This is a tutorial for creating 3DO “stream” files which are compatible with the PlayMovie app found in some games (such as Doom) or NuPlayer found in the streaming examples. Substituting movietostream with movietostream_shuttle will create a stream compatible with ShuttlePlayer. See the Streaming examples for more details.
Like other platforms at the time the 3DO's typical video codec was Cinepak. Audio generally is 8 or 16bit signed big endian PCM which can be compressed (AIFF or AIFC).
The 3DO SDK provides a number of tools to enable converting to Cinepak, compress audio, and then mux into the “stream” format used by the standard data streaming library. You can, and should, check out the original docs for more details.
You will need a MacOS 3DO development environment. You can find a system PPC QEMU image here.
This guide expects 3DO Toolkit 1.5, 3DO Portfolio 2.5, MPW, and Quicktime Pro 6.0.3 (+ MPEG4/Divx codecs) installed.
The file we'll be processing is
myvideo.mkv and within MacOS exists on a drive labeled
scratch as in the QEMU image linked above.
We first need to take our source video and convert it into something Quicktime will be able to process. Given the age of Quicktime 6.0.3 used in MacOS9 the best and most recent codec available to us is MPEG-4 Part 2 (Divx). This will give the smallest and best quality to later convert to Cinepak. Alternatively we could use qtrle which is lossless but the file will be huge there doesn't appear to be a significance difference in encode time or quality between them. The overall compression is very slightly better when using a qtrle source but visually appears the same.
While FFMPEG does have a Cinepak encoder it is 1) extremely slow. 2) Causes the 3DO tool movietostream to crash.
The vaguedenoiser and fps filters can be removed but the denoiser can help compression and clarity when encoding to Cinepak and the framerate change may be necessary to work around the fps issue mentioned above. The scaler will maximize the resolution depending on the aspect ratio. The max being 320×240. If you are targeting a CRT then 304×228 or 288×216 are recommended resolutions given the overscan.
$ ffmpeg \ -i "myvideo.mkv" \ -vf "vaguedenoiser,scale='if(gt(a,320/240),320,-1)':'if(gt(a,320/240),-1,240)':force_original_aspect_ratio=decrease,fps=30000/1001" \ -c:v mpeg4 \ -qscale:v 0 \ -an \ -sn \ -y \ "file:myvideo.mov"
For audio we can convert directly to AIFF which could be used without further encoding but most likely you'll want to compress it to save space. That special compressed format, AIFC, is not supported by FFMPEG so we'll handle that in the next step.
From the docs: tktfldr/dsgfldr/2dsgc.html
Sample audio at 44 kHz and convert it to lower sample rates as appropriate. Deciding on the optimal compression may require some experimentation. Here's some information to help you decide on compression rate:
CD quality stereo requires 176 KB/s.
The lowest quality sound currently offered(22 K Mono 4:1) is acceptable for voice in most cases.
Most music can use 22 K 16-bit stereo 2:1 compressed (44KB/s data rate). High frequencies are attenuated, but not usually too much.
Most audio sounds better at 2:1 compression than at 4:1. 22 KB 2:1 sounds better than 44 KB 4:1-and they have the same data rate.
$ ffmpeg \ -i myvideo.mkv \ -vn \ -c:a pcm_s16be \ -ar 22050 \ -ac 2 \ -sn \ "file:myvideo.aiff"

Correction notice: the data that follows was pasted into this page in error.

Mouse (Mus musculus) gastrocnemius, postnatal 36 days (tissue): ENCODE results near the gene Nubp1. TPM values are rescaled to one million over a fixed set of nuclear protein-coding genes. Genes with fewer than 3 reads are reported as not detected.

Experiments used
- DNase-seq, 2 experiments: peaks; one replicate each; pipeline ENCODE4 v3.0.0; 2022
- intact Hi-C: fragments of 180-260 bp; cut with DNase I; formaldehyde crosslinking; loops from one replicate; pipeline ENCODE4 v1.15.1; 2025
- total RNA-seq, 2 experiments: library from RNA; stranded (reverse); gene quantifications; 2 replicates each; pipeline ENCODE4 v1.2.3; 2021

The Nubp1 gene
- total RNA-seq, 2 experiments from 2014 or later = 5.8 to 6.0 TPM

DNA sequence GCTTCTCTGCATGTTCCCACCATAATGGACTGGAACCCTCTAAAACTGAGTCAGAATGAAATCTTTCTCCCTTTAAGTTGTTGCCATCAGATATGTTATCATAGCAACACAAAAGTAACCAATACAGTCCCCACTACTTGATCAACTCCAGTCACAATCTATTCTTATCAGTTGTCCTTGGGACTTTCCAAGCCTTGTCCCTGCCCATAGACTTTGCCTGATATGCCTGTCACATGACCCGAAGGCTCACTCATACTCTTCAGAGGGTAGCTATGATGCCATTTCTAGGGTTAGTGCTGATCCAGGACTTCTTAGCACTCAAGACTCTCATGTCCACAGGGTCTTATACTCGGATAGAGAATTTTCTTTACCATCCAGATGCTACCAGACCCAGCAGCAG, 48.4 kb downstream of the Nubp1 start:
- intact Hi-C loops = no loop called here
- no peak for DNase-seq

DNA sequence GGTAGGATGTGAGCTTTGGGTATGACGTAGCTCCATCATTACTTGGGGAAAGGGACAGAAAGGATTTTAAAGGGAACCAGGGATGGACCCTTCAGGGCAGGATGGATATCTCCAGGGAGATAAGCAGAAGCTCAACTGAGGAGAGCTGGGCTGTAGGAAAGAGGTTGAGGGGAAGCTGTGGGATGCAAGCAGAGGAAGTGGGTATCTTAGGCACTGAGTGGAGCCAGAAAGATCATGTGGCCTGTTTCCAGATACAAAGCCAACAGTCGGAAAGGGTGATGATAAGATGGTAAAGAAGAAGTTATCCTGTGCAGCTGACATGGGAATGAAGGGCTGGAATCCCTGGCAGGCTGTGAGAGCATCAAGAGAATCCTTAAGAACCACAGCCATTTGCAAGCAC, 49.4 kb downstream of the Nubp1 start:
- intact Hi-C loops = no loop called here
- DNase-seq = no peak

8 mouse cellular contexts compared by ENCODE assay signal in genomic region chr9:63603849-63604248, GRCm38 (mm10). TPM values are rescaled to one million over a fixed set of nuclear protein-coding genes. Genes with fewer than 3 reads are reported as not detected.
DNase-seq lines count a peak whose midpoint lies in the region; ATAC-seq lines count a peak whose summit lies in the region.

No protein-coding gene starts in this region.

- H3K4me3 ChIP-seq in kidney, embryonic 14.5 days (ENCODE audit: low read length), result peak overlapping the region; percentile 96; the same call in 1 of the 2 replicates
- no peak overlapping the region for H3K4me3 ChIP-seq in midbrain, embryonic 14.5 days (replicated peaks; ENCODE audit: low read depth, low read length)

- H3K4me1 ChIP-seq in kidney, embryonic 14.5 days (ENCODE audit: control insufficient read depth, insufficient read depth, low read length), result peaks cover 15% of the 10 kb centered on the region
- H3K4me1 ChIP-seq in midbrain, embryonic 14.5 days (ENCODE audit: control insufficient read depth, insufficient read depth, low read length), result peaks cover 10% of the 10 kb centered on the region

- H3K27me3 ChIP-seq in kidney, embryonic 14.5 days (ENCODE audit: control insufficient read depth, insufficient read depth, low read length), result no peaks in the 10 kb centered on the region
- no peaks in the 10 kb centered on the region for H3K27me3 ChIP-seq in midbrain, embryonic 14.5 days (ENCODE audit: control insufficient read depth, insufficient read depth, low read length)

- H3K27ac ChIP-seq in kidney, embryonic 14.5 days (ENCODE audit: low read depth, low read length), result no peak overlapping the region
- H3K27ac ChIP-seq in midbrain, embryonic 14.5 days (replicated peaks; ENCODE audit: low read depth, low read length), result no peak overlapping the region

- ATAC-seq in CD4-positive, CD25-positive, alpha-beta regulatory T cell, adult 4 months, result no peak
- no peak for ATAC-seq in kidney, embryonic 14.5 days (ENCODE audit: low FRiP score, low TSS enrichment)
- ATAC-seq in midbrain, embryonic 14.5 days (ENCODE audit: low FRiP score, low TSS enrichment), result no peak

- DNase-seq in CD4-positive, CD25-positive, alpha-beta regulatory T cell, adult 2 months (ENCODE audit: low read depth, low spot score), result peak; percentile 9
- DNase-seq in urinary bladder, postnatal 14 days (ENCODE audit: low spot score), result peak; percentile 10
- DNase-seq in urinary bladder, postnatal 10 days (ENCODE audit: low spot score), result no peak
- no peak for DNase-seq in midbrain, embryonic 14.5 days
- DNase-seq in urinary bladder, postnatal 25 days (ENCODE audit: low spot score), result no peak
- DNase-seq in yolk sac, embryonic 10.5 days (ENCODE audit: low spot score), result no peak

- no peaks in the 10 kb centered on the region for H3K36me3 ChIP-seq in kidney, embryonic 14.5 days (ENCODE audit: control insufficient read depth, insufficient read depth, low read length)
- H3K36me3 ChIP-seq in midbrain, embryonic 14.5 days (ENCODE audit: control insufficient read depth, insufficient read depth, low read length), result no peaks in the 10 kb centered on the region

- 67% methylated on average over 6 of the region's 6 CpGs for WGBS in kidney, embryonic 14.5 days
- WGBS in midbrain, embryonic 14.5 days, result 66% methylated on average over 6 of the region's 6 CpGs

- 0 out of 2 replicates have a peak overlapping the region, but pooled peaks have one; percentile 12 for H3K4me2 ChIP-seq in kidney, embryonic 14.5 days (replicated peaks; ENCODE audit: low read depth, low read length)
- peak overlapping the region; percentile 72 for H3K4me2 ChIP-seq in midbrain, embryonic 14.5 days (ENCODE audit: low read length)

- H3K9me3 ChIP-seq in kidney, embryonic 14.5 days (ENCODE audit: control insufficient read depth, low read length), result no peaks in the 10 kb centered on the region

$ ffmpeg \ -i myvideo.mkv \ -vn \ -c:a pcm_s16be \ -ar 22050 \ -ac 1 \ -sn \ "file:myvideo.aiff"
myvideo.aiff to the MacOS system. There are a number of ways to do this but an easy way is to use an FTP or HTTP server on the host system and use NetFiller or Classzilla to copy the files to the
MovieCompress is a tool provided with the 3DO SDK. It's not clear if the tool is buggy generally or not toally compatible with OS9 but the output seems to crash movietostream. More testing is needed.
If you've already selected the sample rate, channels, etc. when using FFMPEG skip to 5.
Run these commands within MPW Shell. The keypad enter key is required to execute command or click on the MPW Shell button in the top left of the MPW Shell window.
movietostream -b 65536 -o scratch:myvideo.film scratch:myvideo.avi
sftostream -o scratch:myvideo.saudio -i scratch:myvideo.aifc
Annoyingly the Weave program requires a separate file to work rather than using command line arguments. Here is a generic script that should work for exclusive video/audio streaming (where an app isn't also doing other things). Open SimpleText or similar text editor and create a plain text file with the content below.
You can read more about Weave script commands at: tktfldr/dsrfldr/dsr4frst.html
writestreamheader writemarkertable streamblocksize 98304 mediablocksize 2048 streambuffers 6 streamerdeltapri 6 dataacqdeltapri 8 preloadinstrument SA_22K_16B_S_SDX2 audioclockchan 0 enableaudiomask 0x3 subscriber FILM 10 subscriber SNDS 7 subscriber CTRL 11 streamstarttime 0 file scratch:myvideo.saudio 0 0 file scratch:myvideo.film 1 0
enableaudiomask: stereo = 0x3 and mono = 0x1
file: The last value is a start time offset in audio ticks. There are 240 audio ticks per second. You can set an offset to help with desync but it will still de-sync over time.
preloadinstrument: change to SA_22K_16B_M_SDX2 for mono or just leave it out and let the system handle it.
Once the script is saved (let's call it
weaver.script) we can now “weave” the stream files (myvideo.film and myvideo.saudio) together.
weaver -o scratch:myvideo.stream <scratch:weaver.script
Will be creating a simple project that enables building 3DO ISOs dedicated to playing video clips.